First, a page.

Category Archives: student centered

Gamifying My Flipped Classroom

I have been doing reading on gamification and its impact in the classroom for a while. I have seen posts on Twitter and blogs from a variety of teachers who are making it work, but it just never seemed like it was a good fit for my classroom. How do you add games to Chemistry?!

I have been listening to Chris Aviles a lot recently and his system really seemed to make sense. Think of a typical role-playing game and you will see that the classroom isn’t much different. The student is the game’s main character with certain abilities. The people in your group are your guild that you compete with. The assessments are the Quests your character must go through and accomplish in order to “level up.” And the classroom is the world in which you are currently competing. When you look at it from this perspective, gamification of the classroom should be a piece of cake.

But here is the other problem my co-teacher and I were having with this idea when I presented it to her last year. Some kids just don’t like to play games. Whether that be an actual video game or the game of school, some just don’t have the personality or the abilities to compete. It would take the right combination of students with the right personalities and the right level of ambition/competitiveness to make this work.

And so entered my 6B class.

When we played Nomenclature Boggle a few weeks ago, this class was cut throat. They are yelling their scores to each other, racing to finish just one more word before the timer ran out, and did it all with smiles on their faces. Some of the students in the class had accrued more points in 2 rounds than one of the other classes did in 3. I knew that this class would be totally into a system that allowed them to compete against each other.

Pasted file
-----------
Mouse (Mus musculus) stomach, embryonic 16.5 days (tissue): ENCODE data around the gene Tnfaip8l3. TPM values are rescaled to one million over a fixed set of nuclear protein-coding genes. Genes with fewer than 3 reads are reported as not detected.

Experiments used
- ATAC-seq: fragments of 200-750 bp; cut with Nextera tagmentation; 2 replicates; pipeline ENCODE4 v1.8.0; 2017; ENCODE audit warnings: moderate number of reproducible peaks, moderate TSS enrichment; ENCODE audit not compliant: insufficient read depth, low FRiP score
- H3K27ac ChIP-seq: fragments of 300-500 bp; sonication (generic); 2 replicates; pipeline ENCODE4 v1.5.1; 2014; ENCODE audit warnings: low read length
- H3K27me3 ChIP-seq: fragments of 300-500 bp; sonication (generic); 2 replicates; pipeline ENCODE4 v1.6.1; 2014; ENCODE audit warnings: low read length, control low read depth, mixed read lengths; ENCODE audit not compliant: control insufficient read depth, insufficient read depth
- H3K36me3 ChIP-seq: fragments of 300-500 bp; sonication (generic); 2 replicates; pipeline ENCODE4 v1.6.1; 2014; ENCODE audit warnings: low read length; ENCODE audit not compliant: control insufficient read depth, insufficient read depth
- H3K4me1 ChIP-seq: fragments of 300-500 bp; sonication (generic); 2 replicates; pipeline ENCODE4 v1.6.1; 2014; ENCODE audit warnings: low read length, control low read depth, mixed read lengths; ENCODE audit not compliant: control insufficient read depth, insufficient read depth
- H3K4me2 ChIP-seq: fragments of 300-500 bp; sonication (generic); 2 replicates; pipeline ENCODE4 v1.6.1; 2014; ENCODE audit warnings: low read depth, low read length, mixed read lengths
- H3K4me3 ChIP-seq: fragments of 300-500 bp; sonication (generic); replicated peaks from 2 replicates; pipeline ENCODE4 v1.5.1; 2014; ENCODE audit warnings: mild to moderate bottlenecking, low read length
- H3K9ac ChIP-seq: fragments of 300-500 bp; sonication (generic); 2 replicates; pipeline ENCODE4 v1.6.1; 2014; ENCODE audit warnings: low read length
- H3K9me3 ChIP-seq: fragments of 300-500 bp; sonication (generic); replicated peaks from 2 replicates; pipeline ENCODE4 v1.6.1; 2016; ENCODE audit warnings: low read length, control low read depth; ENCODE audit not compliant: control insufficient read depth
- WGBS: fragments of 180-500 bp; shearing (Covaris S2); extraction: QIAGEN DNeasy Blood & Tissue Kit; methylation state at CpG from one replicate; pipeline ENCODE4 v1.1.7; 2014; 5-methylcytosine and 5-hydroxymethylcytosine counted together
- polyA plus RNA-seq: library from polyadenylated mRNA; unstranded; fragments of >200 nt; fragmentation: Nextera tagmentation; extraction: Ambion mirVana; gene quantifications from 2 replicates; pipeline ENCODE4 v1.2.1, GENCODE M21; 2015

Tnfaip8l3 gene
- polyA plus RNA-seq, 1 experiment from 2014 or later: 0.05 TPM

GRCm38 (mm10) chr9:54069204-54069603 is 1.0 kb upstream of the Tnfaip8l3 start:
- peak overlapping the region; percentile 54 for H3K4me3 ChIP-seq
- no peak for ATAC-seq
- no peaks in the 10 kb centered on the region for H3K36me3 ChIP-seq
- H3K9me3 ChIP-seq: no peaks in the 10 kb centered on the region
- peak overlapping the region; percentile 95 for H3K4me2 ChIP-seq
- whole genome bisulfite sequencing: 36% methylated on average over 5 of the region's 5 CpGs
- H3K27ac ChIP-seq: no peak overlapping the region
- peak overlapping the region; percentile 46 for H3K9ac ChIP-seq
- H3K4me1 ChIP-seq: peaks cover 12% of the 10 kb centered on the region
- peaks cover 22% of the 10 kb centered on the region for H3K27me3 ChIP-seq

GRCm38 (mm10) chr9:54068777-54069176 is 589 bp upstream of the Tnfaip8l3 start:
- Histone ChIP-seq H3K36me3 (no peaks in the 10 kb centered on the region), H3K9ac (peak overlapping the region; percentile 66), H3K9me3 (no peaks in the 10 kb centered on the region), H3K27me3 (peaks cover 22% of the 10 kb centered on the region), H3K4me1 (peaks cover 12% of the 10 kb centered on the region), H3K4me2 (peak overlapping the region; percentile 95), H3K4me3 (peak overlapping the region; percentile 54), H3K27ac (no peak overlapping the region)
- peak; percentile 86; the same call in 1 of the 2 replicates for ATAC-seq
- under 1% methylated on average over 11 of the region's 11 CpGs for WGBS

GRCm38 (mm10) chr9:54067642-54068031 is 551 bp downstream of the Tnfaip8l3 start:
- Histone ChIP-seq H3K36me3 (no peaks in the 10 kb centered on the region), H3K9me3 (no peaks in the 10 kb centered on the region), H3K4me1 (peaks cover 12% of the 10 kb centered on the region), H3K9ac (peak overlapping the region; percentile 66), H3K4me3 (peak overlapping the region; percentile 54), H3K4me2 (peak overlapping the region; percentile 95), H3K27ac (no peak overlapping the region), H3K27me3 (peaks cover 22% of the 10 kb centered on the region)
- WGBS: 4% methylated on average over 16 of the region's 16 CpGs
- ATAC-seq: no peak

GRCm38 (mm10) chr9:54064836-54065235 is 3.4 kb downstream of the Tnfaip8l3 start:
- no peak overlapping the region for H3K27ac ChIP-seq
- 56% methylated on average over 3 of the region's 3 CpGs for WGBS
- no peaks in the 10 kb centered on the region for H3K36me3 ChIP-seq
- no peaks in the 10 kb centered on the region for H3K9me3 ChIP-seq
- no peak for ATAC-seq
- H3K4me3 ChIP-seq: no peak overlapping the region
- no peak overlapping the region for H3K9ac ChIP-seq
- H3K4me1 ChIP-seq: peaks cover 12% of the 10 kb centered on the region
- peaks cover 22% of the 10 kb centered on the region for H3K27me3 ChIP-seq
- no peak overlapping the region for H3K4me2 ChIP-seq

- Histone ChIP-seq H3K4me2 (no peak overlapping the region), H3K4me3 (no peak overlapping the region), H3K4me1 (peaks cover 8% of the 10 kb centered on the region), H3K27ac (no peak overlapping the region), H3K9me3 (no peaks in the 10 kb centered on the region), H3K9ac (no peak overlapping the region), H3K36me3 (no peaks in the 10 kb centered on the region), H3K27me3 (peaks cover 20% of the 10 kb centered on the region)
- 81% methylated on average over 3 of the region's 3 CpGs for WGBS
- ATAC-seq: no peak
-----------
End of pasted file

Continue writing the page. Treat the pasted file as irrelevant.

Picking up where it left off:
So here is how everything works (and this very much follows . The class still has all of the same assignments as it would have before: Tests, Quizzes, Labs, HW, Quarterly. The average a student has in each of these categories averages to give them their Experience Points (XP). The students can also earn Achievement Points (AP) for a variety of additional tasks, some earned by behavior in the class, some outside. For example, asking an Awesome Question earns 50 AP, wearing your school ID is 10 AP, getting your name on the morning announcements is 100 AP. AP combines with XP to form a student’s Level in the class. So, someone who is a C student when it comes to assessments can actual have a Character Level above someone who is an A student because of AP. I have published 5 of these AP Badge categories for the students and the remaining 10 I came up with are all hidden. Once any student in class achieves that Badge, I will then publish it for all to see. Why do I keep it hidden? I want the students to be themselves, not purposely do things just to earn points. Plus, as Chris mentions, it leaves me a way to reward something a student does without having to predict it in advance.

But, the real key to all of this is the spreadsheet that I got from Chris. Here is a screenshot of it.Gamification Leaderboard screenshot

This spreadsheet keeps track of all the points the students earn during the marking period from either XP or AP. I have hidden the names of the students so you can only see their Character Names and Guilds. But, the real genius of all this comes from the script that Chris and one of his students wrote to automate the entire process. Here is a shot of it:Gamification Points Site

This is a website created from the Leaderboard spreadsheet that allows me to check off any student (names were removed from screenshot), Guild, or even whole class, and assign AP to them. Only myself and my co-teacher can see this site so students never know the hidden Badges nor can they cheat and assign extra points themselves.